The out-of-office email is fast becoming redundant as work and personal lives blend and smart phones intrude on recreational time.
Australian research suggests as many as three in five people check work emails while on holiday.
A survey by The Australia Institute found this was the case for 17.8 per cent of respondents and rates were higher among full-time workers (22.6 per cent compared to 8.9 per cent of part-timers) and among professionals and managers (22 per cent).
Meanwhile, a survey by travel-booking website I Want That Flight placed the figure closer to 58 per cent - including 10 per cent of respondents who checked work emails several times a day.
Hays managing director for Queensland Darren Buchanan said he no longer set an out-of-office when he went on leave.
"Someone at my level in any organisation should expect to be available to deal with any urgent issues that staff might need support on," he said.
"Although, there is a focus on work/life balance for employers and employees, an out-of-office may not be possible for some people, especially decision makers and executives who need to remain reachable at all times. Also there is a trend of more people starting up their own businesses and therefore need or want to be online at all times."
Amber Werchon, director of Amber Werchon Property, also avoids the out-of-office.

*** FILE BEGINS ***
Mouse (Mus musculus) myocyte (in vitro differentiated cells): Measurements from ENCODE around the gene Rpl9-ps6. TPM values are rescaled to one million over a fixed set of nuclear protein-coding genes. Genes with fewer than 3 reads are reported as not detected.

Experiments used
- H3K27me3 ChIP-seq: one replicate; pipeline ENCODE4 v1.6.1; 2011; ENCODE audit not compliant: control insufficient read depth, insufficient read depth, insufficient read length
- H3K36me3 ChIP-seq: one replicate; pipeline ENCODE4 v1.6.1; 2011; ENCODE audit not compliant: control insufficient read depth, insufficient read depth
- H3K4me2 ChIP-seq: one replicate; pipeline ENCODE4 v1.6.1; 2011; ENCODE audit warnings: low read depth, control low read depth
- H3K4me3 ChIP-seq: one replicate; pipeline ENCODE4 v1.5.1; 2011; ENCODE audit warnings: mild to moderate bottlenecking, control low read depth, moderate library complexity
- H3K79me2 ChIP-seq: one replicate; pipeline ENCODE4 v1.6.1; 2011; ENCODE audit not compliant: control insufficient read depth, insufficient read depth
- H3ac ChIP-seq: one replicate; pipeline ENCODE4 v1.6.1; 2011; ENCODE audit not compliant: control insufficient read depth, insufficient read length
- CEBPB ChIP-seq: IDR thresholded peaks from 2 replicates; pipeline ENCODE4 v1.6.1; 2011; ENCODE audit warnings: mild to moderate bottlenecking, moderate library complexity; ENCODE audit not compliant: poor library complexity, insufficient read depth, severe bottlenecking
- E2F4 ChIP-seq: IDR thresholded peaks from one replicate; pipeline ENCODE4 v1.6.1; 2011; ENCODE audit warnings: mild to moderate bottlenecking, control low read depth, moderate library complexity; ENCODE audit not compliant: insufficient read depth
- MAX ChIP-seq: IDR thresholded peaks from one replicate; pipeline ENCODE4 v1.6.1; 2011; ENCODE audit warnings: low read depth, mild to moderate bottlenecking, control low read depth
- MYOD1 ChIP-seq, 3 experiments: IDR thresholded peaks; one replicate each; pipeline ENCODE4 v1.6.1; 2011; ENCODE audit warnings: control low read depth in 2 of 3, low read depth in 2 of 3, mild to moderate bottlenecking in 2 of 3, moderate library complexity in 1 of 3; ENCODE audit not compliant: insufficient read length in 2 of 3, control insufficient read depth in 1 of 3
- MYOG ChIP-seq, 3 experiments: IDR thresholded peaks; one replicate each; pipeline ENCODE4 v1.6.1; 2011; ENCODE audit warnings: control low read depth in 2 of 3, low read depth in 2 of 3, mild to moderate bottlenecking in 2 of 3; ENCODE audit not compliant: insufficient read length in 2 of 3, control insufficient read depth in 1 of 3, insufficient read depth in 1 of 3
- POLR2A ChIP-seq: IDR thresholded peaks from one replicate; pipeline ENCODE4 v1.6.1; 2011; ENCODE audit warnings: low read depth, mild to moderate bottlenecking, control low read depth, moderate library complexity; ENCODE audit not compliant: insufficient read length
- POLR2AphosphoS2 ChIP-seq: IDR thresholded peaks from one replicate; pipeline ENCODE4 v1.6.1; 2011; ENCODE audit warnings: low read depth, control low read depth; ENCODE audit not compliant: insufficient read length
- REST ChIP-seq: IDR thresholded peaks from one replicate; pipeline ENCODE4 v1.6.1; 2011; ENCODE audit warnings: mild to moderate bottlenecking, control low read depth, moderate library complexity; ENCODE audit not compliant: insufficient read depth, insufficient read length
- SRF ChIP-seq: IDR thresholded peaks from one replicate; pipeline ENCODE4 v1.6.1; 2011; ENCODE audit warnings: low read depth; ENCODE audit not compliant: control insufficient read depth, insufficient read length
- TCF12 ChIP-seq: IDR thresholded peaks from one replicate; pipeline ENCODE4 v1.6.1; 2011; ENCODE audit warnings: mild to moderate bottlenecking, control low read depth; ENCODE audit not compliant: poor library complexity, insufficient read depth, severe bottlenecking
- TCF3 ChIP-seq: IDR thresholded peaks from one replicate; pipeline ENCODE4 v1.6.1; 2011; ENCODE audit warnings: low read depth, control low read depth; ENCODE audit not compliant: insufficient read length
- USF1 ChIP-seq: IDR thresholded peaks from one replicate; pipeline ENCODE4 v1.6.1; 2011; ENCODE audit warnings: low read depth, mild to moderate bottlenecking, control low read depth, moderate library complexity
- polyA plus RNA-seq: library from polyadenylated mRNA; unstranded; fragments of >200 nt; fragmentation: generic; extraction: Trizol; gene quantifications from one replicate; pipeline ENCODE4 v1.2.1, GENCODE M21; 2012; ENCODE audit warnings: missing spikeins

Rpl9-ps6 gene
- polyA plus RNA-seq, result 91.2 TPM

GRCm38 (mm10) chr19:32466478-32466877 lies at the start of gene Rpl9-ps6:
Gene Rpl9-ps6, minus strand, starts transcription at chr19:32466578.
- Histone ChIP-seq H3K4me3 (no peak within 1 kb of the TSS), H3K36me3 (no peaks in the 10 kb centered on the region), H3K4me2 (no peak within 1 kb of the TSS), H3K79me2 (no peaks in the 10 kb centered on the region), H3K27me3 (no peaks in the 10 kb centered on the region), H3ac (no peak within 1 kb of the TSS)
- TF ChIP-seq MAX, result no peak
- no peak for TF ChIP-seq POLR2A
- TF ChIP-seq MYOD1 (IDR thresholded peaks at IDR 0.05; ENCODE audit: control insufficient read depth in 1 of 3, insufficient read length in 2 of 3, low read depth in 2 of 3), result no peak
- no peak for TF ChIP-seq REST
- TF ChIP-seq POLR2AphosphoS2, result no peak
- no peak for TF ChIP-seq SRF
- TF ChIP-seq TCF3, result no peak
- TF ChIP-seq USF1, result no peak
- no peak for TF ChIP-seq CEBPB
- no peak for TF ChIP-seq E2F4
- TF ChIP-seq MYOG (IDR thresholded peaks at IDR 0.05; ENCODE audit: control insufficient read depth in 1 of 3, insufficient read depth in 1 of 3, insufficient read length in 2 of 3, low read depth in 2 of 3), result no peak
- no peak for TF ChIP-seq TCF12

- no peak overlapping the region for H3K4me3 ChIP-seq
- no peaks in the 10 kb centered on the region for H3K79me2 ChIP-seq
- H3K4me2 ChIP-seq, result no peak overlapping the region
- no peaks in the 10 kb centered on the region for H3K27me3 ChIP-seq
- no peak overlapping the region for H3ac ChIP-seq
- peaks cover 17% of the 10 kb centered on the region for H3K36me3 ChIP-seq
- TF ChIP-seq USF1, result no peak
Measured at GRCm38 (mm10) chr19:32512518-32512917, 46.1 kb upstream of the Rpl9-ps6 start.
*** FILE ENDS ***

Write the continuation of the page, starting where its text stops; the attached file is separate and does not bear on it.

She said it was used only when uncontactable in a conference or if on a yoga retreat.
"I check every day when I am on holidays, minimum. I've got family staying with us for Christmas at the moment and I don't have my out-of-office on," she said.
"Technology has meant we are far more mobile which then has created an expectation of the speed of response and accessibility.
"The real estate industry is an out-of-office industry anyway. We have to be productive in the car, between appointments, on the beach. You can be productive anytime now, which is awesome but it's a double-edged sword I guess."
KPMG demographer Bernard Salt said even if a worker did set an out-of-office, it likely wouldn't mean what it used to.
"People do not totally disconnect from work," he said.
"Work is like a monster that has broken free from its cage and eaten up little bits of Saturdays and Sundays and four-week holidays.
"In some respects, it leads to extraordinary levels of productivity and output but the cost is long term ... you may burn out by the time you are 45. Work fatigue may be a problem of the future because of that lack of disconnection."
Anna Musson of etiquette training company Good Manners said it was bad etiquette to not set an out-of-office, even if a worker didn't plan to completely disconnect.
"We want to give the impression we are checking emails and onto it but it is a curtesy to say 'I am on annual leave and checking emails periodically' otherwise (a delayed response) can lead to the perception you are unprofessional, sitting at your desk just looking at Boxing Day sales online," she said.
"You've also got to be mindful of when you send an email. Can it wait? It sends a message to colleagues that it is the culture of the business that they should also be available 24/7."